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Airbumps on doors don't soften the price blow of the style-driven Cactus.
Citroen's Cactus is designed to stand out in a crowd. With side panel inserts that resemble a giant pharmaceutical blister pack, it turns heads wherever it goes. The glances are generally more quizzical than admiring but it sure attracts attention.
Citroen calls the panels airbumps and claims they resist dents from errant shopping trolleys. Those who like them think that's cute and clever; those who don't think it's a high price to pay to guard against a potential panel-beating bill.
Standing out can be a good and bad thing in Australia's new-car market.
You can choose the colour of your bumps, side mirrors, roof pillars, roof bars and cabin trim — for a price
The quirky styling is likely to confine the Cactus to niche status, as the average Australian buyer isn't a risk taker — our top sellers are as conventional as we are conservative. And looks aren't the only stumbling block for potential buyers — there's no petrol automatic.
In the booming mini-SUV market there is probably room for Cactus to make a statement and a profit alike, although a $26,990 starting price is ambitious for a newcomer in a cut-throat market.
The Cactus approach to styling mimics the Mini, with myriad options to make your car look like nothing else on the road. There are 23,184 colour and trim combinations. You can choose the colour of your bumps, side mirrors, roof pillars, roof bars and cabin trim — for a price.
White paint is standard but choose anything more adventurous, say Hello Yellow or Deep Purple, and it adds $800. Blanc Nacre (French for premium white) is $1000.
Airbumps apart, the Citroen is a good-looking car, with a side profile reminiscent of a Mini and a front end that looks both stylish and sporty. Puffed out guards and scuff plates are a nod to off-road adventure.
Inside, the Cactus dash looks modern and streamlined. The jury is out on whether the touchscreen controls and digital instruments are more practical than conventional layouts.
There's no analog speedo or tacho and in the manual, the driver relies on gearshift lights for changing gears. If you're in third and the optimum gear is fourth, a little "4" with an arrow lights up on the instrument panel. The rest of the trip information is on a tablet-like screen that sits proud in the middle of the dash.
There are no buttons for the aircon, which means you have to scroll through menus to adjust the temperature. It's a bit fiddly. The rest of the menus are easy to find, though, and the layout is more logical than in French cars of the past.
Headroom is good in the front and the designers have liberated more legroom for the front passenger by deploying the passenger airbag from the roof instead of the dash. There are plenty of cubbyholes and a reasonably generous luggage area but no useful cupholders.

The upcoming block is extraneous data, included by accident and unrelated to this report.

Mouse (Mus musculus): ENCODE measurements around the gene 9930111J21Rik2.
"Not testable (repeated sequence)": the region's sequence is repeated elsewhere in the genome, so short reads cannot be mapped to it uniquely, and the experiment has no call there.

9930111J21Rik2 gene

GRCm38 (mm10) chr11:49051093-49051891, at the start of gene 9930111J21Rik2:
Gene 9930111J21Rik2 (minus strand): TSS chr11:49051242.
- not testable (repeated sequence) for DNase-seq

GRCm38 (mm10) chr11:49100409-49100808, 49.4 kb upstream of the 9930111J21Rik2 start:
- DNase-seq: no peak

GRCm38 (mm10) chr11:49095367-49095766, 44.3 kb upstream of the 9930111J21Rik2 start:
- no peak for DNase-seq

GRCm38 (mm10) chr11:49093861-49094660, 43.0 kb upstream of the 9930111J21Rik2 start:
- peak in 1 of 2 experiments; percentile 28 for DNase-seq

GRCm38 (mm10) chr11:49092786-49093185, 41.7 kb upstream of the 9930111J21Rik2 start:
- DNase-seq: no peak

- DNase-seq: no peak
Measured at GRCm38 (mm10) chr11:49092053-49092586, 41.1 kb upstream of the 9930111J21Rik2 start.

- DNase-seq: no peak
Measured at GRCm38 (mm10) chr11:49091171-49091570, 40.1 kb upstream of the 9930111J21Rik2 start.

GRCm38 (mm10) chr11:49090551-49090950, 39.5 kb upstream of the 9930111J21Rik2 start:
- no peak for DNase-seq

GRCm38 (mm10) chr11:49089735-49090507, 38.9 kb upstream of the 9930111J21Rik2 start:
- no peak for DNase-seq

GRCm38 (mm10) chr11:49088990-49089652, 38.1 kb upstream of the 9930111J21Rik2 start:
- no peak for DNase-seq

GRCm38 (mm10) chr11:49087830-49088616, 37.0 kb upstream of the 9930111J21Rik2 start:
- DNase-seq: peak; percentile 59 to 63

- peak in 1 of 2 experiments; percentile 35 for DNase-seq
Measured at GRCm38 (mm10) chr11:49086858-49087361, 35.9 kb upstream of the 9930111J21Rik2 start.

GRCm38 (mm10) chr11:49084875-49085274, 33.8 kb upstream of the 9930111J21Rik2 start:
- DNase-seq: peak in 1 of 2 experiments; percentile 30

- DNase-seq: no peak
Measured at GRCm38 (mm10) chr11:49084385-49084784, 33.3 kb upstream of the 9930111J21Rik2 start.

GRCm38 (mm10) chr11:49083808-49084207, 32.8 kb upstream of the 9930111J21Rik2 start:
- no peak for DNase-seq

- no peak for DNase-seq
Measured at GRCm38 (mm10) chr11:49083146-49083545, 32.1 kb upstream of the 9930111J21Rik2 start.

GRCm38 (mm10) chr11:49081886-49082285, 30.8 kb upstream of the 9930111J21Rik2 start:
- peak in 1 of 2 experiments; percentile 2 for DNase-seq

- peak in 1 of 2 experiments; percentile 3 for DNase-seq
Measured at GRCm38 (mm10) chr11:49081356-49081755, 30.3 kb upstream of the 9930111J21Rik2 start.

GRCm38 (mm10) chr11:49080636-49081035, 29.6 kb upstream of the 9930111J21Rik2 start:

Rear passengers won't enjoy the pop-out windows and taller occupants will lack legroom.
Despite the off-road looks, the Cactus is well-suited to city life. Small and nimble, it's easy to park and light on the fuel around town, thanks to an engine that shuts itself down at the lights — we managed 8.0L/100km without trying in heavy city traffic.
The little three-cylinder turbo punches above its weight, pulling strongly both off the mark and in gear, making it easy to keep up with the traffic despite its modest 81kW.
Despite the premium price, there isn't much in the way of driver assistance. Similarly priced rivals have automated emergency braking, blind spot monitors and rear cross traffic alert as standard or optional.
In a world of vanilla alternatives, the Citroen is a breath of fresh air
The Cactus's only driver aids are a rear camera and parking sensors. Rear vision isn't great either, with a thick roof pillar blocking the view during merging. There are seat belt reminders for all five seats, though.
Occupants fare better for creature comforts, with climate control aircon, satnav, a big glove box and auto wipers and headlights.
The little Citroen is fun to drive. The steering feels sharp and it corners with more precision than you'd expect from an SUV, even one of this size.
It also feels stable at speed on the freeway — you don't feel as if you're driving a small, tinny buzzbox. An extra gear in the five-speed manual would make freeway cruising more relaxed but overall there's little to complain about.
The suspension can struggle to soak up some bumps, though, and there's some road noise on coarse-chip road surfaces.
On the freeway it's easy to hover near the claimed fuel consumption of 4.7L/100km. Premium fuel is required.
In a world of vanilla alternatives, the Citroen is a breath of fresh air. But the heart would have to rule the head to overcome the lack of an auto, premium price tag and four-star crash rating.
Satnav, "airbumps", reversing camera and sensors, climate control aircon, seat belt reminders all-round, auto wipers and headlights, start-stop engine tech.
Front parking sensors, automatic option, blind spot monitor, auto emergency braking, auto rear windows, rear air vents.
Citroen's warranty is among the longest: six years/unlimited km. Six years of capped servicing costs $3270, which is a little steep given service intervals are 12 months apart.
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